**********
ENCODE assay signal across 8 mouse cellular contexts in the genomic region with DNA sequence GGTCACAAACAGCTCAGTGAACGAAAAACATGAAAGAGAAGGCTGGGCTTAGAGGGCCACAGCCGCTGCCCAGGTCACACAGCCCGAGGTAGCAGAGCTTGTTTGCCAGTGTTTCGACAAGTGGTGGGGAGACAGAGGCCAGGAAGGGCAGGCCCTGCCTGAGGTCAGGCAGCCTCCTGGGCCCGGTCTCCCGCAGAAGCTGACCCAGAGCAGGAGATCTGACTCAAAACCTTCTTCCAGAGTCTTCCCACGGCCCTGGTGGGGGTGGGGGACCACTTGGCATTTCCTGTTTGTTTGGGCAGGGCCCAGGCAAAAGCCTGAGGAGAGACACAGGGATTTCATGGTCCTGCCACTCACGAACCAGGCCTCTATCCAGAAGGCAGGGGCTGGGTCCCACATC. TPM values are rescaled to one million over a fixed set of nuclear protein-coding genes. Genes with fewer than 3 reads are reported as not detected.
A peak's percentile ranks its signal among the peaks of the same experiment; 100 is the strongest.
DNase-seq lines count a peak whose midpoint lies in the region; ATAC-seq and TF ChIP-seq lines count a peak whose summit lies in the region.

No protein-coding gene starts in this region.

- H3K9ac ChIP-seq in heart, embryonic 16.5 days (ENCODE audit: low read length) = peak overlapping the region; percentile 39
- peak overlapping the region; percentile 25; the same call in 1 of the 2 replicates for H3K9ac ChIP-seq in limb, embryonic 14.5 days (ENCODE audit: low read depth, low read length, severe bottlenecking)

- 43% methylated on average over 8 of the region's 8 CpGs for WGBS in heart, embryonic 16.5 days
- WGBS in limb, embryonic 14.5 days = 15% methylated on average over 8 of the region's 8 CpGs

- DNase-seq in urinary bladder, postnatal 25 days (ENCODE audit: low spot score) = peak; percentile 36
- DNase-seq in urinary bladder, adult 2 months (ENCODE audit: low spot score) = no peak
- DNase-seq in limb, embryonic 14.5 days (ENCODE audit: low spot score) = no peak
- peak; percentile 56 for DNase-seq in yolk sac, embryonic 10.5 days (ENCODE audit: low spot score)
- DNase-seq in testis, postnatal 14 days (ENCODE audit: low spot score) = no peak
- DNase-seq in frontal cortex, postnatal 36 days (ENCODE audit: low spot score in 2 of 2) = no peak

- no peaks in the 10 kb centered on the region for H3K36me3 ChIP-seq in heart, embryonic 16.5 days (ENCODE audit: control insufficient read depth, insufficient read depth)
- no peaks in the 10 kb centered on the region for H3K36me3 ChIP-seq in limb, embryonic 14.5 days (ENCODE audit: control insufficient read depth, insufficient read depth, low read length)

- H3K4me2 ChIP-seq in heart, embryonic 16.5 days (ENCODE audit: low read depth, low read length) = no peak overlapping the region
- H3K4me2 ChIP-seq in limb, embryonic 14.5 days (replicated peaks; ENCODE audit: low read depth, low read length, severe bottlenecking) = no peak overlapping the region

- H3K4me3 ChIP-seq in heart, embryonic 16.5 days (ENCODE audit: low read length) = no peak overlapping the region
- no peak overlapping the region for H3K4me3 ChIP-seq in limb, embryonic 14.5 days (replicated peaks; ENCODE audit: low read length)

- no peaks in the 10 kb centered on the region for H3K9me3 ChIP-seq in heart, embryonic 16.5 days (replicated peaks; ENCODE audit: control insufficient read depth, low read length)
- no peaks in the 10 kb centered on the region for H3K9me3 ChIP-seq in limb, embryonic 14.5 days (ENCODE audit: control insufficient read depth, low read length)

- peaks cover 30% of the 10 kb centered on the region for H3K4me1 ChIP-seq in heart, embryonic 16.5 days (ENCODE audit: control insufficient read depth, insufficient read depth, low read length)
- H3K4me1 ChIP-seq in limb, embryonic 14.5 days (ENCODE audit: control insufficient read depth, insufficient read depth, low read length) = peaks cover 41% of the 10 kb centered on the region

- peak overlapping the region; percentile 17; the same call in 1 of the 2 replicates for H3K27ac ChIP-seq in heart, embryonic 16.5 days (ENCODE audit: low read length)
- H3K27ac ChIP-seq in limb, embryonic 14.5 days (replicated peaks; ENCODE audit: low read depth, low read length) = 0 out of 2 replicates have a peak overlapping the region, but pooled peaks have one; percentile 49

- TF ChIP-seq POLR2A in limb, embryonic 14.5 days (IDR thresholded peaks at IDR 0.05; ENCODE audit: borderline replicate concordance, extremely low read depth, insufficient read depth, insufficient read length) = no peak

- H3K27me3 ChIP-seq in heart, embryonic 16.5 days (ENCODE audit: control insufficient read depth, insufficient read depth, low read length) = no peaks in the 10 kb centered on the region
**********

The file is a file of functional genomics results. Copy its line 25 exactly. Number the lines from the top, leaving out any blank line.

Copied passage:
- peak overlapping the region; percentile 17; the same call in 1 of the 2 replicates for H3K27ac ChIP-seq in heart, embryonic 16.5 days (ENCODE audit: low read length)